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Viewers Get a Closer Glimpse into the ‘Our Town’ Painting Through VR Technology

Kerry James Marshall creates paintings where observing the details are critical. “Our Town“, a 1995 painting by the artist, showcases the scene of a 1950s neighbourhood. It contains visuals of a young boy riding his bike on a line along with his sister, and a dog. In the painting, one can see their mother in the distance, as she waves in from a suburban home’s walkway.

Looking into the painting in greater detail, one can see bright sun rays bringing in the sense of American idealism, along with the birds flying in the sky. Some other details in the painting by Marshall include trees decorated with yellow ribbons, and a group of homes in the proximity of each other, across the residence of the family in the painting.

“Our Town”, the painting, was acquired by The Crystal Bridges Museum of American Art in Bentonville, Ark, in 2009. The museum has created a VR video recently, which immerses viewers into the minute details of the painting. As they step inside the virtual reality experience, the array of interesting elements are enlivened, and the layers can be viewed with more precision. The narrator of the VR video explained that the painting is reminiscent of 1950s sitcoms and close to the 1938 conventional American family portrayal of Thornton Wilder’s ‘Our Town’. This is also the work from which Marshall derived inspiration for naming his painting.

The narrator continued, saying that the otherwise-evident visual cheerfulness of the painting is less evident, as one comes across the yellow ribbons encasing the trees. It portrays that the family shown in the painting has a member serving in the family, and are anticipating his homecoming. On a closer look, overlaid painted areas and collage on the left portion of the painted canvas, and the gloomy glances fo the children at the viewer, dim the spirit of suburban celebration.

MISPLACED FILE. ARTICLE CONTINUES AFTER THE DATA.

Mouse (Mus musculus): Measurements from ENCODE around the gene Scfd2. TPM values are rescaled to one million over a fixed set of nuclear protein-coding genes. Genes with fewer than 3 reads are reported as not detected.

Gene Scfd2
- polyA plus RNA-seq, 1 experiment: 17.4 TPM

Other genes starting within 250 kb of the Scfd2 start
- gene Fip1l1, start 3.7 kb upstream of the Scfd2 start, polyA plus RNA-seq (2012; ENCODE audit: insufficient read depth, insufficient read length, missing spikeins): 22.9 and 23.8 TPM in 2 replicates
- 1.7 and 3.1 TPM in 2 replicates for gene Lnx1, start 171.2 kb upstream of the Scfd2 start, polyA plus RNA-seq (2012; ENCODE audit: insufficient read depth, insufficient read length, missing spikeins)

The painting belongs to The Garden Project series by Marshall. For this series of paintings, he had envisioned European pastures. He blended the rustic settings with those of African American families who resided in public housing. Growing up at a public housing community in Nickerson Gardens, Los Angeles, he had left accounts regarding the appeal of such homes back then.

During the 2016 “Kerry James Marshall: Mastry” press preview, Marshall had explained that the projects in the 1960s were peaceful living areas, and places people would like to be in. It was an exhibition dedicated to him in MCA Chicago. Marshall had pointed out how normal the communities were, considering how the country’s government had set those up for families with low income. He also highlighted that residents were quite proud of keeping their lawns looking presentable.

The Garden Project paintings were created in the mid-1990s when Marshall was living close to Wentworth Gardens and Stateway Gardens, two of the city’s housing projects. Most of the paintings in this series directly uphold the projects and even have signs of different communities.

“Our Town” is currently displayed at the modern art section of the museum. But concerns with the COVID-19 pandemic has given relevance to its immersive VR experience.

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